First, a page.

I read most of this very long post and learned/laughed...
I am wondering if a large stainless steel filter (of ? microns) could solve a lot of the sediment passing through issue?
I was thinking of a large pot in stainless steel with filters only on the side (starting at 1-2 inches) so that the sediment could stay at the bottom and the rest could mix freely?
Nah, doesn't really work. If the filter, be it metal or cloth, is fine enough to give you good wort clarity, its fine enough to clog very quickly indeed. It works OK, if you have multiple hours spare to stand around and wait for the bag to drain. Earlier in the thread someone started out using a very tight weave polyester cloth - clear wort, very long drain time.
Having the sides a "loose" mesh and the bottom a tight one is a nice thought to try and beat it, but really, your solids and stuff are all through the wort, that solution may well be a little "better", but I seriously doubt it would give people who are nervous about cloudy wort a result they would be happy with. worth a try, but expensive if it ends up not doing the job.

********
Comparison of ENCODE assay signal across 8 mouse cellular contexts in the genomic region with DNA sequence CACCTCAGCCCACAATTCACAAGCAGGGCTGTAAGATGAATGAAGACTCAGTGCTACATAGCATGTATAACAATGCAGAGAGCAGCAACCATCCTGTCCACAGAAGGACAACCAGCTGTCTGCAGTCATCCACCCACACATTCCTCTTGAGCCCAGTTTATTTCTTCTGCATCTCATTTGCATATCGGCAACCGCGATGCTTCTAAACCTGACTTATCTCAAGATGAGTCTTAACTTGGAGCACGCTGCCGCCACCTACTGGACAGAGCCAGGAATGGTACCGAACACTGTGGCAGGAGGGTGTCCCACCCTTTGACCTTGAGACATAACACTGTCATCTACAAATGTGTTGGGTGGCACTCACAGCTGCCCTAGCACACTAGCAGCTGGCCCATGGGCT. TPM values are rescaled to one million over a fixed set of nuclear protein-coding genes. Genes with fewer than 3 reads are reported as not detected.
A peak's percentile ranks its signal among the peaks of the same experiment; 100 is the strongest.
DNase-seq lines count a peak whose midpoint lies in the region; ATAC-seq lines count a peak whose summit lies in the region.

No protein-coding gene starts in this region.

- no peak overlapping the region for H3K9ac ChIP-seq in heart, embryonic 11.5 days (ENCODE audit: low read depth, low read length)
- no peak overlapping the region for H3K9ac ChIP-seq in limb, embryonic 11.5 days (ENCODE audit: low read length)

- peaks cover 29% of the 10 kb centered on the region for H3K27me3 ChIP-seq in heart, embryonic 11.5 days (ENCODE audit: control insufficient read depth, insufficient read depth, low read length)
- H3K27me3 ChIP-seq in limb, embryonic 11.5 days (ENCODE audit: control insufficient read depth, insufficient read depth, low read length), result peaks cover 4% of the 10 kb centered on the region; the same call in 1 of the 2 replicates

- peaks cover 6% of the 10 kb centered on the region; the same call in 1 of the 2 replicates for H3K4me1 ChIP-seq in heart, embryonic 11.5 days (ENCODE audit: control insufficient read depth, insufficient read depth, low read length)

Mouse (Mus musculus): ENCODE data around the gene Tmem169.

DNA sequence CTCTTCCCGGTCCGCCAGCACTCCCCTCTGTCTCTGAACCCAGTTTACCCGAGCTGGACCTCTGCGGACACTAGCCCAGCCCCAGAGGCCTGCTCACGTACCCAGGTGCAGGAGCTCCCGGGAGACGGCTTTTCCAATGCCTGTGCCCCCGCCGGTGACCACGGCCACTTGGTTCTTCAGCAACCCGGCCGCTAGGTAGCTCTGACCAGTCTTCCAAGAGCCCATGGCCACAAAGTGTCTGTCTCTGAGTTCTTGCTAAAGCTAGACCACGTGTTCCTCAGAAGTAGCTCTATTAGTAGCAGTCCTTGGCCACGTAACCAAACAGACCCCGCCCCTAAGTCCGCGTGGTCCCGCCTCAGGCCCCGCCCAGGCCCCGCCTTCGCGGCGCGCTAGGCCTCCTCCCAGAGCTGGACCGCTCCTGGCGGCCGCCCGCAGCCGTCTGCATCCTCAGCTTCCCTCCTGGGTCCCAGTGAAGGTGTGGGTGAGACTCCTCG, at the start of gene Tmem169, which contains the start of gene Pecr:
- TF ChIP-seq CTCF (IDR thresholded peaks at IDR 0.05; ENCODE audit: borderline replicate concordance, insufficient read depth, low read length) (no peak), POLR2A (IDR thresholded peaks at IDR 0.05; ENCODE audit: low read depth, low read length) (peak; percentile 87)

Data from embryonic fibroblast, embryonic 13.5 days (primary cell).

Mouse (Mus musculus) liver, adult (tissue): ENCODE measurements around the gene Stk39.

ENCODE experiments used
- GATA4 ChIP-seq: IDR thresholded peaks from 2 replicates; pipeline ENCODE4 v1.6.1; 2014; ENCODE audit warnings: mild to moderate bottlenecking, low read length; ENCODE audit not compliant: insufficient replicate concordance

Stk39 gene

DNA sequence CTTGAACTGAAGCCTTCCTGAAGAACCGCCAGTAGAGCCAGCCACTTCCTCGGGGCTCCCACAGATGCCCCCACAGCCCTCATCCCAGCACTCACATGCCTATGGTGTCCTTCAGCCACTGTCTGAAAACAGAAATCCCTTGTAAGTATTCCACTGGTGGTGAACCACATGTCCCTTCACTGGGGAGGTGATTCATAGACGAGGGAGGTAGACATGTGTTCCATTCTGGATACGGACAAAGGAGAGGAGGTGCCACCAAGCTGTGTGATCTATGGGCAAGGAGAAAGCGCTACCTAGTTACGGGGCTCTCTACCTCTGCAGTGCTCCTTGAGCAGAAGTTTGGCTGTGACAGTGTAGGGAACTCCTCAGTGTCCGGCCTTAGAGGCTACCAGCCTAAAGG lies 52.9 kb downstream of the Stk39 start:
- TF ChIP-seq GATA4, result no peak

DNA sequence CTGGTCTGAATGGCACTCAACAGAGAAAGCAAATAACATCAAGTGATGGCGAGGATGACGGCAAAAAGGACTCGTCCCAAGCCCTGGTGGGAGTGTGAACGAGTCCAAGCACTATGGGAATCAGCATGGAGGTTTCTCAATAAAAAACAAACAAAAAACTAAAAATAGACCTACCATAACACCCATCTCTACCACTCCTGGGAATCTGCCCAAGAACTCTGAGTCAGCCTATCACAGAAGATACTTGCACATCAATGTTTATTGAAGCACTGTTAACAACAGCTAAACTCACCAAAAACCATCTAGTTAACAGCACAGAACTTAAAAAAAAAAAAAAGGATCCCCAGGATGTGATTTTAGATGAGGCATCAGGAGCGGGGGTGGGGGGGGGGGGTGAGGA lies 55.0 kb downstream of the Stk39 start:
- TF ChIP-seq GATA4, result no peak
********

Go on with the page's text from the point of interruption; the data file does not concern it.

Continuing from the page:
Its just not really a problem though, I know people assume its "flour" but its not, its mostly protein. Just bog standard break material that would normally be trapped in the grain bed of a mash tun. Do your boil and leave it in the kettle with the rest of the muck. You'll still be getting total efficiency as good or better than the average batch sparger.....
I've tried quite a few "variations" of the simple BIAB method over the years - In my experience, all of them make your life harder & none of them make your beer better.
edit - I just realised that you are (i think) talking about a mesh filter for the post boil wort rather than a replacement for the bag. That would work... but not really any better than say some of the current wort filters out there like the hop stopper (which btw I can see no reason would not work as well in a BIAB system as any other) and seems a lot more expensive and intrusive an option. At any rate - as in any other system you can just do a whirlpool. It all depends on just how much you begrudge the extra litre or two of wort that will cost you vs the best you will be able to do.
Your first assumption was correct. I am trying to use a stainless steel filter (like a kettle with tiny holes within the kettle). But the goal was not to make the beer clearer. I am just trying to prevent the grain hulls to get into the wort because I read that boiling grain hulls gives out tannins and phenols which adds an astringent taste in the beer.
But I am not sure what microns I would use for the holes. I don't want to loose the good stuff!